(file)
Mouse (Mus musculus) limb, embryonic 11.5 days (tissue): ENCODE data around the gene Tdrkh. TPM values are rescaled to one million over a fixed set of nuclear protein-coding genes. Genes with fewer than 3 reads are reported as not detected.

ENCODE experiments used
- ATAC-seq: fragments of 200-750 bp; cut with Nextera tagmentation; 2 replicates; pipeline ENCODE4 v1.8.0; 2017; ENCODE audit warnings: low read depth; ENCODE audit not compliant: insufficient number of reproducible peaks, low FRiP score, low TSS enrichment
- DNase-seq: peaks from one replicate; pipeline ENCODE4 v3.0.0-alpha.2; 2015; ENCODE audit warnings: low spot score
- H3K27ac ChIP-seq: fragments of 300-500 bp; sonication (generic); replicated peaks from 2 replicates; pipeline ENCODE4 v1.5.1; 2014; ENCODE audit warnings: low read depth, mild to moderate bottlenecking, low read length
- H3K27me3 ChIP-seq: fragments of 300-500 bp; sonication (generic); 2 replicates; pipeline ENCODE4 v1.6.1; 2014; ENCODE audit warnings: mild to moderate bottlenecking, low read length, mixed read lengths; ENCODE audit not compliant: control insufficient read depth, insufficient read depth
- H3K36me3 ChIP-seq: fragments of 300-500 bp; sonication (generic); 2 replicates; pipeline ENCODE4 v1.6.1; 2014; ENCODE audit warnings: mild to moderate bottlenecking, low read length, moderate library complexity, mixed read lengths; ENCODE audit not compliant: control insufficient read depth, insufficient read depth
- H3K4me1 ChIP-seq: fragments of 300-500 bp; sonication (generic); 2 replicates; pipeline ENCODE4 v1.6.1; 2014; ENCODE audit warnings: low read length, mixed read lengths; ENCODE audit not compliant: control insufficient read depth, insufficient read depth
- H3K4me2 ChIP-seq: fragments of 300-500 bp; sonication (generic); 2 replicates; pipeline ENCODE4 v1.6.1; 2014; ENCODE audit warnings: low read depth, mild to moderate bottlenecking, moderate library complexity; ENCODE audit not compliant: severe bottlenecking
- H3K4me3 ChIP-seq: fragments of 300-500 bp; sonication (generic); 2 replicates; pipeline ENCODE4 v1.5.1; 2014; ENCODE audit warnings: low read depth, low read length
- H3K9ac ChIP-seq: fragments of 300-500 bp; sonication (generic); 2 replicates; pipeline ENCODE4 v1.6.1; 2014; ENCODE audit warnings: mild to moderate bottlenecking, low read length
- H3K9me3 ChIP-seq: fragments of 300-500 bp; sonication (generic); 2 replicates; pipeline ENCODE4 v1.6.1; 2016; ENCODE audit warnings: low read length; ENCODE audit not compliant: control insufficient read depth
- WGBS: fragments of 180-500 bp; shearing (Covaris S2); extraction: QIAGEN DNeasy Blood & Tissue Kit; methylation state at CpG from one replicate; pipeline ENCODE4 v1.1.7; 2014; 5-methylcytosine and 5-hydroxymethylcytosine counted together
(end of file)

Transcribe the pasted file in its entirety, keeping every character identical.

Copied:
Mouse (Mus musculus) limb, embryonic 11.5 days (tissue): ENCODE data around the gene Tdrkh. TPM values are rescaled to one million over a fixed set of nuclear protein-coding genes. Genes with fewer than 3 reads are reported as not detected.

ENCODE experiments used
- ATAC-seq: fragments of 200-750 bp; cut with Nextera tagmentation; 2 replicates; pipeline ENCODE4 v1.8.0; 2017; ENCODE audit warnings: low read depth; ENCODE audit not compliant: insufficient number of reproducible peaks, low FRiP score, low TSS enrichment
- DNase-seq: peaks from one replicate; pipeline ENCODE4 v3.0.0-alpha.2; 2015; ENCODE audit warnings: low spot score
- H3K27ac ChIP-seq: fragments of 300-500 bp; sonication (generic); replicated peaks from 2 replicates; pipeline ENCODE4 v1.5.1; 2014; ENCODE audit warnings: low read depth, mild to moderate bottlenecking, low read length
- H3K27me3 ChIP-seq: fragments of 300-500 bp; sonication (generic); 2 replicates; pipeline ENCODE4 v1.6.1; 2014; ENCODE audit warnings: mild to moderate bottlenecking, low read length, mixed read lengths; ENCODE audit not compliant: control insufficient read depth, insufficient read depth
- H3K36me3 ChIP-seq: fragments of 300-500 bp; sonication (generic); 2 replicates; pipeline ENCODE4 v1.6.1; 2014; ENCODE audit warnings: mild to moderate bottlenecking, low read length, moderate library complexity, mixed read lengths; ENCODE audit not compliant: control insufficient read depth, insufficient read depth
- H3K4me1 ChIP-seq: fragments of 300-500 bp; sonication (generic); 2 replicates; pipeline ENCODE4 v1.6.1; 2014; ENCODE audit warnings: low read length, mixed read lengths; ENCODE audit not compliant: control insufficient read depth, insufficient read depth
- H3K4me2 ChIP-seq: fragments of 300-500 bp; sonication (generic); 2 replicates; pipeline ENCODE4 v1.6.1; 2014; ENCODE audit warnings: low read depth, mild to moderate bottlenecking, moderate library complexity; ENCODE audit not compliant: severe bottlenecking
- H3K4me3 ChIP-seq: fragments of 300-500 bp; sonication (generic); 2 replicates; pipeline ENCODE4 v1.5.1; 2014; ENCODE audit warnings: low read depth, low read length
- H3K9ac ChIP-seq: fragments of 300-500 bp; sonication (generic); 2 replicates; pipeline ENCODE4 v1.6.1; 2014; ENCODE audit warnings: mild to moderate bottlenecking, low read length
- H3K9me3 ChIP-seq: fragments of 300-500 bp; sonication (generic); 2 replicates; pipeline ENCODE4 v1.6.1; 2016; ENCODE audit warnings: low read length; ENCODE audit not compliant: control insufficient read depth
- WGBS: fragments of 180-500 bp; shearing (Covaris S2); extraction: QIAGEN DNeasy Blood & Tissue Kit; methylation state at CpG from one replicate; pipeline ENCODE4 v1.1.7; 2014; 5-methylcytosine and 5-hydroxymethylcytosine counted together